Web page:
Should always be served in a glass.
Julia Moskin's article about the gazpacho of Seville appeared in the New York Times a couple of summers back when temperatures here in Portland were bumping up toward triple digits. But it’s delicious even when it’s only in the 80s.
Both peaches and tomatoes are in their prime right now, and adding the stone fruit to the gazpacho adds a hint of sweetness. This recipe will make a full blender, about 3 servings, and it should always be served in a glass.
What You'll Need
For the shopping list
- 2 Medium Tomatoes
- 1 Small Cucumber (peeled if it has a thick, waxy peel)
- 1 Anaheim or similar green pepper (but preferably not a green bell or a hot pepper)
- 1/2 Medium Onion
- 2 cloves of Garlic
From the kitchen
- 1 Chef's Knife
- 1 Cutting Board
- 1 Blender
What you'll have to do
Cut all the vegetables into rough chunks. No need to worry about your knife skills, all you need are pieces that will fit in the blender.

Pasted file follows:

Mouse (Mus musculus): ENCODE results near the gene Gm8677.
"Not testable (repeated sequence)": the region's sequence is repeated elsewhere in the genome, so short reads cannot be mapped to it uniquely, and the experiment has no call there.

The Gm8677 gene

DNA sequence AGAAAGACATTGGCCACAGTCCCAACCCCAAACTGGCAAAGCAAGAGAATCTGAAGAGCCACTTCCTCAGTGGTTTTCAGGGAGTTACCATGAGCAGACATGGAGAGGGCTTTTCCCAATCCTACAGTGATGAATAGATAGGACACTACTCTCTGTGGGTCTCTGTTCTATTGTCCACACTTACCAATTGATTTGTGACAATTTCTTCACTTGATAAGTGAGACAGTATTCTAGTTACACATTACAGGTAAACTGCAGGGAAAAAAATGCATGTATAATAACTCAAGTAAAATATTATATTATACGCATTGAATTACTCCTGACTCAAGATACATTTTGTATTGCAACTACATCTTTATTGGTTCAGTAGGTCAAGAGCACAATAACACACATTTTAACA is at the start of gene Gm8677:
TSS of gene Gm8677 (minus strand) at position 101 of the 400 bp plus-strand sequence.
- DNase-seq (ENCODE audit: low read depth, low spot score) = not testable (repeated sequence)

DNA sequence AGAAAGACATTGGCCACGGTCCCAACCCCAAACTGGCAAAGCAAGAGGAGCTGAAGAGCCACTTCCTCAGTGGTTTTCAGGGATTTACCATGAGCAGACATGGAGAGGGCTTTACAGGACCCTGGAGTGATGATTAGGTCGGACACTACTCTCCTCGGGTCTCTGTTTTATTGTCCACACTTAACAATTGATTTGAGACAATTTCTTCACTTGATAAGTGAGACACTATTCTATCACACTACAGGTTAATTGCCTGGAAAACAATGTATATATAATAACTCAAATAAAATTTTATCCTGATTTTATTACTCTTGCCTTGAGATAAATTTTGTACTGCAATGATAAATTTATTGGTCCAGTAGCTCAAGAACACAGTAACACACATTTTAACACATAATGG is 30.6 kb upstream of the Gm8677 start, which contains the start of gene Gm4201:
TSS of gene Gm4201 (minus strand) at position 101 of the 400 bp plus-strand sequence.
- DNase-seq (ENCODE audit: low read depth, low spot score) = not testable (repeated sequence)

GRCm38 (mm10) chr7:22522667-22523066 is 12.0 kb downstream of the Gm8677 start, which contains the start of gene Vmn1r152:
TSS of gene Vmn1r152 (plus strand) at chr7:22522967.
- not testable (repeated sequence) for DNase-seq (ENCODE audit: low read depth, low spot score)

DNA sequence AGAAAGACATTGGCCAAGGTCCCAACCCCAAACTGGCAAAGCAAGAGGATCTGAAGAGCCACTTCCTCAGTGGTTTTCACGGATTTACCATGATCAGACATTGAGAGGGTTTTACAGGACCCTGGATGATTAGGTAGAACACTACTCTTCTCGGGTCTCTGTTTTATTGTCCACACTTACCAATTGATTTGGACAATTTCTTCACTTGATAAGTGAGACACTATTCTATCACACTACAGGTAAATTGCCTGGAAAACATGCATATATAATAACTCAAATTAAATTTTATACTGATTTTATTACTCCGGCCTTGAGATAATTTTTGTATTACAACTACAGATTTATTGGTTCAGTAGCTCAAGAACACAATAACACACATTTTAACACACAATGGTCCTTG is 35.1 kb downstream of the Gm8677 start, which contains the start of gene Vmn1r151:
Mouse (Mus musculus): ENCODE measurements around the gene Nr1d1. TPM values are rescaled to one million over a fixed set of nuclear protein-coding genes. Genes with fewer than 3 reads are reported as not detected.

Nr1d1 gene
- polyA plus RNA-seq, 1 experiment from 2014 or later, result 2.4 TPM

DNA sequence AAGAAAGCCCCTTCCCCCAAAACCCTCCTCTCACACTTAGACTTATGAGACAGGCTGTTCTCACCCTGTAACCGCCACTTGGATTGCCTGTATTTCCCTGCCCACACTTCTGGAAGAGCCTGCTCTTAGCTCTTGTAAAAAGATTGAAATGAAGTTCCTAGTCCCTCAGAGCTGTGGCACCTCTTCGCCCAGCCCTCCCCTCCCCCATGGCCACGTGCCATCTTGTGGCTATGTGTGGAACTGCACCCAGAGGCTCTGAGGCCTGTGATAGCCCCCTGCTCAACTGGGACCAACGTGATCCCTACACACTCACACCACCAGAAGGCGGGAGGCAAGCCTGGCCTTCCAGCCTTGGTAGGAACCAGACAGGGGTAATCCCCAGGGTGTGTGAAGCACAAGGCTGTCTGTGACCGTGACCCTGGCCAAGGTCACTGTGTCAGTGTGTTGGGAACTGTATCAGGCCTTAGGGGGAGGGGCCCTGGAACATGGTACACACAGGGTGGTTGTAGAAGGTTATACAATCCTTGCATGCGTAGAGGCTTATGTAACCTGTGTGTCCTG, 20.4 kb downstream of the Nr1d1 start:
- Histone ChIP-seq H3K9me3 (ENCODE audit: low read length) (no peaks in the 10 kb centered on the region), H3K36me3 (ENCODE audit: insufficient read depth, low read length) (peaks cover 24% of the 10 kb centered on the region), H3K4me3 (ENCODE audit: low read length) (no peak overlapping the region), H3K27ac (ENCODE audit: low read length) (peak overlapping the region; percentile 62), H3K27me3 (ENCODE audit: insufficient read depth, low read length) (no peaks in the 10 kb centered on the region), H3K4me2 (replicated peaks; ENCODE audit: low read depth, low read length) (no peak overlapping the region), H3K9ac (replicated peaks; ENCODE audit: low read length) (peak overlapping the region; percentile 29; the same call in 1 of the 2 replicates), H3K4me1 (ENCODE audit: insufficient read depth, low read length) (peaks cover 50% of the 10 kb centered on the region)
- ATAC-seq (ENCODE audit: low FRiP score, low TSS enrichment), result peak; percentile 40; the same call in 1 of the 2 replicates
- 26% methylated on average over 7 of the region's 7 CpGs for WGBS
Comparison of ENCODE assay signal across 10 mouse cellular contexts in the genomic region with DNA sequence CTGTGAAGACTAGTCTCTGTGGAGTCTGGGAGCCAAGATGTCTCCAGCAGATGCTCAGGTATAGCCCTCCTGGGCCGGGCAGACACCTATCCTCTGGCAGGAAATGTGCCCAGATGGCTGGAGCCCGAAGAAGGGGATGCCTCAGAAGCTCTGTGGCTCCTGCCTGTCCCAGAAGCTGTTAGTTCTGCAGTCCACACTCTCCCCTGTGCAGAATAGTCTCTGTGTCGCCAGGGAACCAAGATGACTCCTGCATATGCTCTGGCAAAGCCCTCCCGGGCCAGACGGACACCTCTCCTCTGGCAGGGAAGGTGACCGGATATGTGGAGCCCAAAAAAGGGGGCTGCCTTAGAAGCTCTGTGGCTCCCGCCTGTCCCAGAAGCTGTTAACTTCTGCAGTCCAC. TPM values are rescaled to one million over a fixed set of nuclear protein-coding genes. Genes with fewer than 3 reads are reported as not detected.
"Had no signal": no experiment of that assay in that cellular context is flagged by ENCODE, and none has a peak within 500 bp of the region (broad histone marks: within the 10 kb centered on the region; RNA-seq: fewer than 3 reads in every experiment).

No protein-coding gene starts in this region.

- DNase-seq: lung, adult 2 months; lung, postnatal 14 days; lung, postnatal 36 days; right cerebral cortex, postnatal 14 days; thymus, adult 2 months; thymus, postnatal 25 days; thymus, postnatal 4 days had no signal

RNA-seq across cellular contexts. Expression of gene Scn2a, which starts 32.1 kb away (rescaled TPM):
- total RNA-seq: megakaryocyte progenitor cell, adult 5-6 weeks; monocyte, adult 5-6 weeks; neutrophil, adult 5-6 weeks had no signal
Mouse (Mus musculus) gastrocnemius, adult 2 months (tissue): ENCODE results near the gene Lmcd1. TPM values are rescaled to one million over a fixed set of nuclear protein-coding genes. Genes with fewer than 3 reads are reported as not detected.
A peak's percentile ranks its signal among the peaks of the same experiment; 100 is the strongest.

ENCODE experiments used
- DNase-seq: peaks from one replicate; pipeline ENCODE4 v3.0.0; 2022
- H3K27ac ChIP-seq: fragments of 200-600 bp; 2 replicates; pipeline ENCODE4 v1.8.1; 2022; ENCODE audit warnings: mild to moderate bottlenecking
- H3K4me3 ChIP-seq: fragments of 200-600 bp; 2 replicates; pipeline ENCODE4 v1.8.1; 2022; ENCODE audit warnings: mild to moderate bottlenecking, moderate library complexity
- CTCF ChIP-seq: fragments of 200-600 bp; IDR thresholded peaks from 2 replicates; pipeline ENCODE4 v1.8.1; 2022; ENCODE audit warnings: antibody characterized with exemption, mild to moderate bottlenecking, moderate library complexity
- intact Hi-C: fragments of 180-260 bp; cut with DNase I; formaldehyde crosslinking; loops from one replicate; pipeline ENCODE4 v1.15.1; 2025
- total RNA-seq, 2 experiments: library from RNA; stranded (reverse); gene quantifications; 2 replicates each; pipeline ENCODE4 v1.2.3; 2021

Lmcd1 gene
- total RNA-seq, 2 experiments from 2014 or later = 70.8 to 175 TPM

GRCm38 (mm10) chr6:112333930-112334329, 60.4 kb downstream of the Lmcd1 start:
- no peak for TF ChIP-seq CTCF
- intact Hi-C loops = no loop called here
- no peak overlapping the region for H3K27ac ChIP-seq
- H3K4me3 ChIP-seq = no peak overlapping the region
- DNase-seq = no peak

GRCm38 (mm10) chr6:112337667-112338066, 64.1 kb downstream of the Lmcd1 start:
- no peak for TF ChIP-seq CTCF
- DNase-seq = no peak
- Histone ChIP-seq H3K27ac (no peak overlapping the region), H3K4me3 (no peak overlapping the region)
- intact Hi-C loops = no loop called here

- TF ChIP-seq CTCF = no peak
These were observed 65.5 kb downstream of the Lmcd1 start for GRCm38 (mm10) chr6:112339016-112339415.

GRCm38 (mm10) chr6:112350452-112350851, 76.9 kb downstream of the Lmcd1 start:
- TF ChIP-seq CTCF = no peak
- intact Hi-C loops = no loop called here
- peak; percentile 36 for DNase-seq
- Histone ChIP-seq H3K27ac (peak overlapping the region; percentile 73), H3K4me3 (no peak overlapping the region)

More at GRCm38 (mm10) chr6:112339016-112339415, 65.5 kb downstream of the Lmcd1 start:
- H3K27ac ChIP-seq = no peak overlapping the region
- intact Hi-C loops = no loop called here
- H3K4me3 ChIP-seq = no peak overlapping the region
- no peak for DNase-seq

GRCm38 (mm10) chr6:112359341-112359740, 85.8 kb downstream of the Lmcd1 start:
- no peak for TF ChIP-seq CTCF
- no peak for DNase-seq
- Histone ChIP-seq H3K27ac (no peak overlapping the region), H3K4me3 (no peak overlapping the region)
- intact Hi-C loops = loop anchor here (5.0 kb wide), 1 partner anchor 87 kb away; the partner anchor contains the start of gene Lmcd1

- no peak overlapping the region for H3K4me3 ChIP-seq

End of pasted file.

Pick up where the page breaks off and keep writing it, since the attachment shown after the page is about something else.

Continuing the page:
Put the tomatoes in the blender first (they liquify quickly and pull in the other stuff), then add everything but the olive oil. Put the top on the blender and blitz until very smooth.
While the blender is running, slowly pour in enough olive oil to nearly fill the blender. Put the lid back on before you turn it off to avoid splashes.
Chill or serve with ice, adding a little ice water if it's too thick to drink easily. Moskin calls for straining out any solids, but don't bother; you want all that fiber. And while a blender works best, your food processor can do the job.
Shop this recipe
Samafaina with Garbanzos
Catalonians might argue that their version of ratatouille is the original. We think it's also the best tasting.
Our Not Romesco, Romesco
This Spanish-style, romesco-inspired condiment is just roasted pepper and almond sauce. No matter what you call it, it’s delicious.